It’s the same dream. Not the only dream I have, but the only one I remember.
Dad’s driving down the interstate, the sky so dark you might mistake it for dusk. A rain drop pelts the windshield. And then another. Then a few more. Not long after, the torrent comes, an army of fat droplets assaulting the windshield. The wipers slosh waves of rain back and forth, not fast enough at even their highest speed to clear one sheet of rain before the next covers it, distorting the view. This is how the dream always begins, and it’s always at this point in the dream that an eerie sense of calm comes over me. I realize I’ve dreamed this before, but believe with every ounce of my being that this time it’s real.
The rain halts. The sky lightens slightly. A cone-shaped cloud forms in the distance. It’s a tornado. I blink, thinking how much this is like the dreams I have. I’ve always wanted to see a tornado, I think. They look so much like cotton candy spinning in the machines at the fair, so soft and innocent looking. You want to touch it as it forms though you know you shouldn’t. The cloud lowers, growing bigger and darker until it barrels into the ground and stirs up the earth. On the other side of the highway, another cloud rotates, spiraling into a tight spin, stretching until its end reaches the ground. The larger twister splits into two that dance around each other before heading in separate directions.
I look to Dad who is more mannequin than man. His arms rock back and forth slightly, keeping the steering wheel in position. His gaze remains forward, unwavering. I don’t say a word. We ride into the storms, mesmerized, until the very last moment of the dream when the clouds aren’t so pretty and soft, but angry and moaning. The darkness surrounds us, and I realize this is a dream and my real nightmare is about to begin. The desperate gasping wakes me. It always wakes me first.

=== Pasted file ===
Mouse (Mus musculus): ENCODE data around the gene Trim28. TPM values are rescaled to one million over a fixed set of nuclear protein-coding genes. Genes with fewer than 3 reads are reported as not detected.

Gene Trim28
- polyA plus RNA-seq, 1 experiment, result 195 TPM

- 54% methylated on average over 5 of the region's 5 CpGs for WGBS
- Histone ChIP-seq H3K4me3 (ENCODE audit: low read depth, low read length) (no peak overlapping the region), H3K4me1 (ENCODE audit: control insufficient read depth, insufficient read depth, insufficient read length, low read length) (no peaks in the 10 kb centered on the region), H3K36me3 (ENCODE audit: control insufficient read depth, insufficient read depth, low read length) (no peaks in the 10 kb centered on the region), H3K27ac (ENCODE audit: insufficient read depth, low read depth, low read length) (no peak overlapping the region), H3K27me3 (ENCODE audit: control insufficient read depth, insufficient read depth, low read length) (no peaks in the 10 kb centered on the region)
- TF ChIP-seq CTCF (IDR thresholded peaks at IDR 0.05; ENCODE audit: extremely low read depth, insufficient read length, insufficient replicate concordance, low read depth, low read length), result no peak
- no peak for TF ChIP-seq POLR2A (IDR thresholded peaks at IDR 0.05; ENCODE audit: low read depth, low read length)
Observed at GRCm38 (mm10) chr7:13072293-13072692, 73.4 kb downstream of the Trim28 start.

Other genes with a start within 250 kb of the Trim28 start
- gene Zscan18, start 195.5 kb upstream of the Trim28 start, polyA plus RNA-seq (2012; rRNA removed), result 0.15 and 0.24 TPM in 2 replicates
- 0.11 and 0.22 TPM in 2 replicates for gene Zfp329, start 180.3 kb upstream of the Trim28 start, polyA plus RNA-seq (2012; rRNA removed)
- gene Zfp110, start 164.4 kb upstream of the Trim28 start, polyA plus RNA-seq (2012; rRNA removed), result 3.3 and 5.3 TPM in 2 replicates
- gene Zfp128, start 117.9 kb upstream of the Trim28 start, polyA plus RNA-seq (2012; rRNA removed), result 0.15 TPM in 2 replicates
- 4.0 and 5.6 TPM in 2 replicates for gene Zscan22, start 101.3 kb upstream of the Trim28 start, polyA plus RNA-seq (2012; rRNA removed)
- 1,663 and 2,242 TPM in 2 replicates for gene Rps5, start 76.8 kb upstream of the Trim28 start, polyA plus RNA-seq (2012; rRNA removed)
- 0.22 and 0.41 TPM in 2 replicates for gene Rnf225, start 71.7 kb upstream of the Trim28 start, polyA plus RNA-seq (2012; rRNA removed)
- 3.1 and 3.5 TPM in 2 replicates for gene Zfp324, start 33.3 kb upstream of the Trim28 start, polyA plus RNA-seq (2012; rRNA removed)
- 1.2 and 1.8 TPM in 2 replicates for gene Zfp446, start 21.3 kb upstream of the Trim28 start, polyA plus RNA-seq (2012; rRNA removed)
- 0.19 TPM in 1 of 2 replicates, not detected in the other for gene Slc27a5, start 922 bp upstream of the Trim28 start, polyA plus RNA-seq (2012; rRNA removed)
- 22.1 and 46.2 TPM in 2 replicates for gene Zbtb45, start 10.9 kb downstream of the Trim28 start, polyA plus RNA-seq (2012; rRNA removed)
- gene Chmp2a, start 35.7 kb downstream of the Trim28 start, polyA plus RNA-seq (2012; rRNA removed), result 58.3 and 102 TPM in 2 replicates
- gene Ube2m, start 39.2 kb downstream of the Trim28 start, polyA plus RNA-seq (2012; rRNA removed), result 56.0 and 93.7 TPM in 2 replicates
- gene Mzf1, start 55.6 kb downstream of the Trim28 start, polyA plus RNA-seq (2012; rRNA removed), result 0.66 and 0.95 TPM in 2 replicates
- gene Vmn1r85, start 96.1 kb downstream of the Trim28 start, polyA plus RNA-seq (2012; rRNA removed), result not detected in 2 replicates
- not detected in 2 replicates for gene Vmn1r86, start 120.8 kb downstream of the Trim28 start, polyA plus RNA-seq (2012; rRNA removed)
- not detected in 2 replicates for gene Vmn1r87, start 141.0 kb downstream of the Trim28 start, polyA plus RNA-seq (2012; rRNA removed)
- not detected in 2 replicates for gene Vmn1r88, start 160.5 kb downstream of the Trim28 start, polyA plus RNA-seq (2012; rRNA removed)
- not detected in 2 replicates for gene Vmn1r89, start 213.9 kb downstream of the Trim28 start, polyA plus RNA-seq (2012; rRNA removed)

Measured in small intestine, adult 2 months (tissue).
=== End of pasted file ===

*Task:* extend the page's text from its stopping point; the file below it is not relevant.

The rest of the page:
“Sadie’s choking!!! She’s choking!!” I scream as I race toward my parents’ bedroom. My older sister stands in the middle of the hall, grasping her neck, her mouth agape, her pretty brown eyes wide with terror. “She’s choking. She’s choking!”
Dad bolts past me before I even enter his bedroom. Mom’s at his heels. I race into their bedroom, pick up the phone, dialing 9-1-1. I don’t know why the dispatchers don’t greet me by name. Someone in my house chokes every other night, except for me. It’s never me.
“Hello, 9-1-1. What’s your emergency?”
“My sister’s choking! We need an ambulance!”
“Is there an adult there with you?”
“Are you sending an ambulance!? We live at 88 Stratton Circle. You have to send them now! She’s choking!” I hear her fingernails tapping the buttons on a keyboard , hopefully typing in our address and summoning the ambulance now. I’ve done this too many times. Best to get the ambulance en route and allow the dispatcher to ask her twenty questions afterward.
“Is there an adult there with you?”
“Yes! They’re helping her. Hurry! You have to hurry!”
“What is she choking on?”
“You mean you don’t know what she’s choking on?” The dispatcher asks, her voice laced with confusion.
“No. She’s choking on nothing. They do this every night!”
“Oh.” She says, recognition heavy in her voice.
“An ambulance is on the way, Andrea, but I need you to stay on the phone with me.”
Thirty seconds, I think to myself. It’s been thirty seconds, and the ambulance is probably just getting on the road. She has a minute and a half before she passes out. Four and a half minutes before she’s dead. But they never pass out, I tell myself. They never pass out. She’s not going to die. She’s not going to die.
“I’m still here,” I say. I look through my parents door to see my father slapping Sadie’s back in a desperate effort to help her catch her breath. His eyes, Mom’s eyes, and surely my eyes, reflect the same terror in Sadie’s. She gives another horrific gasp. I cover my ears and close my eyes tight as though that will somehow make it all go away. Prayers race through my head. God don’t take my sister. Help Sadie. Save her. Make it stop. And then, the squealing gasps soften, elongating into deep breaths, and I know it’s over. At least for now, it’s over.
“She stopped.” I tell the dispatcher. “She’s not choking anymore.”
“Do you want me to still send the ambulance?”
“Mom, do you want them to still send the ambulance?” I call, but I already know the answer.
“No,” she says.